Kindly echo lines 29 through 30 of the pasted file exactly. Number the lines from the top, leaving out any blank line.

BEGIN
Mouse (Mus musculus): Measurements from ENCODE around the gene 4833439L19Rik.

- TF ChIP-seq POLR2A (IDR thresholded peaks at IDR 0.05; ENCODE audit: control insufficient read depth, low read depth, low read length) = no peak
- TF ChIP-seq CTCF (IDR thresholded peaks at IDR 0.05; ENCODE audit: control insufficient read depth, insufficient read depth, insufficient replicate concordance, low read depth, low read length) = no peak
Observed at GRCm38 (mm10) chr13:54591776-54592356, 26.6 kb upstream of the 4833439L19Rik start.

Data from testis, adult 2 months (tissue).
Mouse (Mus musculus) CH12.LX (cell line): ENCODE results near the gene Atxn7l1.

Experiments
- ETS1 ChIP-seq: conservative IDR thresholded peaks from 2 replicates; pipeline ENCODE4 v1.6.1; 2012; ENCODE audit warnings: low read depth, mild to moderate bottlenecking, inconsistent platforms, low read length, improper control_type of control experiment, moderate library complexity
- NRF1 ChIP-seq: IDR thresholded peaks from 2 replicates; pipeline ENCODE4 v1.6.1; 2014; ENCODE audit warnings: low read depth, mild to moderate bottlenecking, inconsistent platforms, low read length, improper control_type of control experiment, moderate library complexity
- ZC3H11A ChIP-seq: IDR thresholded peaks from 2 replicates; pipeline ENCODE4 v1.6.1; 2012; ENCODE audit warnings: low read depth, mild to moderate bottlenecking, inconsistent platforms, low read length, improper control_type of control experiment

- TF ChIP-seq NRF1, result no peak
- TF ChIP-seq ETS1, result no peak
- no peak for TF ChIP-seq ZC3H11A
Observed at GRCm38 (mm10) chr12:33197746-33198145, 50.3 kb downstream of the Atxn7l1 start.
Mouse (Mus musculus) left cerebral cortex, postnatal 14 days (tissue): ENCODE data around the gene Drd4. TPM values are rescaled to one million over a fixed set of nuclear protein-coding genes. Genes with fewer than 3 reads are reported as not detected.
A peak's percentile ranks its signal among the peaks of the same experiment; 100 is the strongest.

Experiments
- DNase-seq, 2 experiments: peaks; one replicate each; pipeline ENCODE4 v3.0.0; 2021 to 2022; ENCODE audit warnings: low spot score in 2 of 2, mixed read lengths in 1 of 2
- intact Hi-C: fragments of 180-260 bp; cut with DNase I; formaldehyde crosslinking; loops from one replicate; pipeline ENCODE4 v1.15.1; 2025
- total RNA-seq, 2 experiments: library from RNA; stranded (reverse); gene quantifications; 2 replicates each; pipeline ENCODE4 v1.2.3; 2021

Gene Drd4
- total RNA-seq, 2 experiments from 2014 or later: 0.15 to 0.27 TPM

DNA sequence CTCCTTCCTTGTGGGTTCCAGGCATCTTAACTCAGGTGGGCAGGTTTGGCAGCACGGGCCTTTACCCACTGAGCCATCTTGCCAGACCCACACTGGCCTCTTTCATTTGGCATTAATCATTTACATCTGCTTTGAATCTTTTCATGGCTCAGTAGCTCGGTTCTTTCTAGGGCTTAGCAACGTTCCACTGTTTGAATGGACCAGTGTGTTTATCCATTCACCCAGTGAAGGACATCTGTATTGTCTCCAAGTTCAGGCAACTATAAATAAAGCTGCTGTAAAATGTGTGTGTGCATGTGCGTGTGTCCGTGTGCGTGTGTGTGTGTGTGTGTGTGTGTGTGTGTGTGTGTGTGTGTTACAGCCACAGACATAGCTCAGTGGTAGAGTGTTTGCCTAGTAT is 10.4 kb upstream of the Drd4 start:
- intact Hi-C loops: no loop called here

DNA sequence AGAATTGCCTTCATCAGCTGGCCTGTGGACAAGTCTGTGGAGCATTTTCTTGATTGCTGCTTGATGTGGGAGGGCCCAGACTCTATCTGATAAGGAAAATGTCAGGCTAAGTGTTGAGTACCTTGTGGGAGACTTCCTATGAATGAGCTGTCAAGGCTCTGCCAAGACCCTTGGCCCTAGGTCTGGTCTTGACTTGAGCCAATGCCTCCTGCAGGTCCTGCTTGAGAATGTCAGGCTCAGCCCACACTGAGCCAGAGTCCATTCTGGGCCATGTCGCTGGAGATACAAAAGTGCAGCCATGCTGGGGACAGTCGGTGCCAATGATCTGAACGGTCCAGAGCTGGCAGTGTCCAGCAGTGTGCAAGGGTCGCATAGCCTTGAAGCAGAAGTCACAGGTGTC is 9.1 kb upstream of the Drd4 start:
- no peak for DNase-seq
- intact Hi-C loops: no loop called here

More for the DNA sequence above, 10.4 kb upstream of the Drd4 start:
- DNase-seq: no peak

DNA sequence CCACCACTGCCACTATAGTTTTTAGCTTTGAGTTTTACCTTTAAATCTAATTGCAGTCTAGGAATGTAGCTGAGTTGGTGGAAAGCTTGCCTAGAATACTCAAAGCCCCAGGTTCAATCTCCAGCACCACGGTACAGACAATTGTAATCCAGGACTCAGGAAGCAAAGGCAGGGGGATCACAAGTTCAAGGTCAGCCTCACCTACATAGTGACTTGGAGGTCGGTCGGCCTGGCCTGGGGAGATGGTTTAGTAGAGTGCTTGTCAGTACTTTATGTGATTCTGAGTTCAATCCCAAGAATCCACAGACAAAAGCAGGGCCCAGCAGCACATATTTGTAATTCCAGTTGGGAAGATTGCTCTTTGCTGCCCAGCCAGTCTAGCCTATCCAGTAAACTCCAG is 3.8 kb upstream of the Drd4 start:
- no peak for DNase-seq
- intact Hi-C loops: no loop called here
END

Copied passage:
- DNase-seq: no peak

DNA sequence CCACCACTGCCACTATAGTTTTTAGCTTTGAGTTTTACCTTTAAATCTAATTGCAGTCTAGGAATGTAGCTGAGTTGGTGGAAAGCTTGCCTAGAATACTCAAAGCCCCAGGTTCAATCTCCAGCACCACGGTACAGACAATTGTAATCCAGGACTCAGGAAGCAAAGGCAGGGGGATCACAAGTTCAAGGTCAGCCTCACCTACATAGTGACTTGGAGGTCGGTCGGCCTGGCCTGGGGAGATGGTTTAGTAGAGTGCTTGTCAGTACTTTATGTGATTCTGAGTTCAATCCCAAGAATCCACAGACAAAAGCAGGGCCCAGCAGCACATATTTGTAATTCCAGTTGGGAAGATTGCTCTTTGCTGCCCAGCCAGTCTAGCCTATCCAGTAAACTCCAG is 3.8 kb upstream of the Drd4 start: